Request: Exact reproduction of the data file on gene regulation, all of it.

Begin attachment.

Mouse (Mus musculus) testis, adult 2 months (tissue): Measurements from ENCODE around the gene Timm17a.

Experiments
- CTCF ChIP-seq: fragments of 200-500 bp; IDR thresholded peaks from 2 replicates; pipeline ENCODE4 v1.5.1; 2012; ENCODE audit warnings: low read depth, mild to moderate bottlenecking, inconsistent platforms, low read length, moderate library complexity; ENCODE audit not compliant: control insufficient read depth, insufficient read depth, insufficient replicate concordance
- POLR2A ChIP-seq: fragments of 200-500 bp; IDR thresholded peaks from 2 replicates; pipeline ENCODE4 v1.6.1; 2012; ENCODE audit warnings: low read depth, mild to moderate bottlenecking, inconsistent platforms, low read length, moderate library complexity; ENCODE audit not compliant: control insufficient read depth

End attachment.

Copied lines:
Mouse (Mus musculus) testis, adult 2 months (tissue): Measurements from ENCODE around the gene Timm17a.

Experiments
- CTCF ChIP-seq: fragments of 200-500 bp; IDR thresholded peaks from 2 replicates; pipeline ENCODE4 v1.5.1; 2012; ENCODE audit warnings: low read depth, mild to moderate bottlenecking, inconsistent platforms, low read length, moderate library complexity; ENCODE audit not compliant: control insufficient read depth, insufficient read depth, insufficient replicate concordance
- POLR2A ChIP-seq: fragments of 200-500 bp; IDR thresholded peaks from 2 replicates; pipeline ENCODE4 v1.6.1; 2012; ENCODE audit warnings: low read depth, mild to moderate bottlenecking, inconsistent platforms, low read length, moderate library complexity; ENCODE audit not compliant: control insufficient read depth